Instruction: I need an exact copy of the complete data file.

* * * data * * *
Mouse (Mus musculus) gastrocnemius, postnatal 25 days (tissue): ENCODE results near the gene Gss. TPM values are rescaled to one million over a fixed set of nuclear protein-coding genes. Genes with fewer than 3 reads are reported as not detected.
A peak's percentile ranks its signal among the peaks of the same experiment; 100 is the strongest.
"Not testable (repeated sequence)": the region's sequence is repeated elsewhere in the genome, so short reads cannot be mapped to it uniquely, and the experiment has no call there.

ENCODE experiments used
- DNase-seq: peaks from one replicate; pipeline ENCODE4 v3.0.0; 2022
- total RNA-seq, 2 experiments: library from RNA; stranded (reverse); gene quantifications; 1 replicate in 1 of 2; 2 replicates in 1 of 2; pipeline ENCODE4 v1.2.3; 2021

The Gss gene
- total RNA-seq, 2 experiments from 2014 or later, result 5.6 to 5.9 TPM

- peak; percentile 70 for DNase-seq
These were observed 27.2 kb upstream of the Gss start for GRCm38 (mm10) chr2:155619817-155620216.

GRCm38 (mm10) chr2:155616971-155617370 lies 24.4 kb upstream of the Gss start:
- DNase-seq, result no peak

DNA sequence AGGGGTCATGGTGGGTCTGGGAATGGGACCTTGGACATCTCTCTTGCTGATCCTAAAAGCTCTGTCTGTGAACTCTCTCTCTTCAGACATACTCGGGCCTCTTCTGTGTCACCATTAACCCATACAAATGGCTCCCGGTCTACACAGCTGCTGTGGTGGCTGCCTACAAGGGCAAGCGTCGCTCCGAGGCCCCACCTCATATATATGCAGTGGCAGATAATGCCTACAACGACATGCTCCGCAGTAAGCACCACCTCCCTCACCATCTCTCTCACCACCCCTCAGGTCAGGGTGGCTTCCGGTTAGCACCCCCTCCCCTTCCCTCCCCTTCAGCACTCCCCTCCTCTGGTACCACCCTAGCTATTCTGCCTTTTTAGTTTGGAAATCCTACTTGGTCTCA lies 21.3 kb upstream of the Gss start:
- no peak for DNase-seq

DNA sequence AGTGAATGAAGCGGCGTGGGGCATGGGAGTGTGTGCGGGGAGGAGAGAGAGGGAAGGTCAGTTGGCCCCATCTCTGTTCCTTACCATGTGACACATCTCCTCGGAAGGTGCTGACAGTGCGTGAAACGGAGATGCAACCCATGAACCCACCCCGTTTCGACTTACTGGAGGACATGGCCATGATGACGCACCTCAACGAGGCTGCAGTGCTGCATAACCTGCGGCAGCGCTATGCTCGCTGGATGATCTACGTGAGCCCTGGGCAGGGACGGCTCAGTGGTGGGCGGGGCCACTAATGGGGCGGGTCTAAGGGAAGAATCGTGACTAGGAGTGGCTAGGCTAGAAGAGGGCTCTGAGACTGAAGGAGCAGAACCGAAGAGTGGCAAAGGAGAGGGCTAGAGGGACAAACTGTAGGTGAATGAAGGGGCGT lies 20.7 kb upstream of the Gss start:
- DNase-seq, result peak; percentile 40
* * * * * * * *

Mouse (Mus musculus) gastrocnemius, postnatal 25 days (tissue): ENCODE results near the gene Gss. TPM values are rescaled to one million over a fixed set of nuclear protein-coding genes. Genes with fewer than 3 reads are reported as not detected.
A peak's percentile ranks its signal among the peaks of the same experiment; 100 is the strongest.
"Not testable (repeated sequence)": the region's sequence is repeated elsewhere in the genome, so short reads cannot be mapped to it uniquely, and the experiment has no call there.

ENCODE experiments used
- DNase-seq: peaks from one replicate; pipeline ENCODE4 v3.0.0; 2022
- total RNA-seq, 2 experiments: library from RNA; stranded (reverse); gene quantifications; 1 replicate in 1 of 2; 2 replicates in 1 of 2; pipeline ENCODE4 v1.2.3; 2021

The Gss gene
- total RNA-seq, 2 experiments from 2014 or later, result 5.6 to 5.9 TPM

- peak; percentile 70 for DNase-seq
These were observed 27.2 kb upstream of the Gss start for GRCm38 (mm10) chr2:155619817-155620216.

GRCm38 (mm10) chr2:155616971-155617370 lies 24.4 kb upstream of the Gss start:
- DNase-seq, result no peak

DNA sequence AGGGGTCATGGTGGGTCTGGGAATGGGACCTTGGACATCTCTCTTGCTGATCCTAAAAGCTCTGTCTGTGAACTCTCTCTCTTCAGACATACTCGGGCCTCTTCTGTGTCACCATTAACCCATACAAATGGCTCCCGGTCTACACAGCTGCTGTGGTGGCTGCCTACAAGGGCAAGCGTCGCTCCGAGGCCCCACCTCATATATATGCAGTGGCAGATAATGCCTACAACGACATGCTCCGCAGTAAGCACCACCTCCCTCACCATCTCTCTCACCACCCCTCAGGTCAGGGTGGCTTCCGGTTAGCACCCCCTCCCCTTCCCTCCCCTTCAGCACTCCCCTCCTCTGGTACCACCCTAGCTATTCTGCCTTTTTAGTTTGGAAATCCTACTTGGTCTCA lies 21.3 kb upstream of the Gss start:
- no peak for DNase-seq

DNA sequence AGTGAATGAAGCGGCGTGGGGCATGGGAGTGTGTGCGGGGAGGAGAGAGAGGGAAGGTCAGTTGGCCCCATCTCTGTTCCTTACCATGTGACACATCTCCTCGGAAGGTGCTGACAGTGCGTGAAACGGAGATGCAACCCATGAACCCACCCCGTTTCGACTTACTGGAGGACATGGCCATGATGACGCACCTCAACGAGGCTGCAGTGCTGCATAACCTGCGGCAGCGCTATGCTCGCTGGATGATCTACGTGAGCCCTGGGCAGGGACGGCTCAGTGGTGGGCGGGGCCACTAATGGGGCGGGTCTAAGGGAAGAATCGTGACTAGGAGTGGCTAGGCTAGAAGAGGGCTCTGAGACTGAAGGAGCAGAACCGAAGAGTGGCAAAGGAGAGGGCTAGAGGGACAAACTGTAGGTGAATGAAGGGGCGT lies 20.7 kb upstream of the Gss start:
- DNase-seq, result peak; percentile 40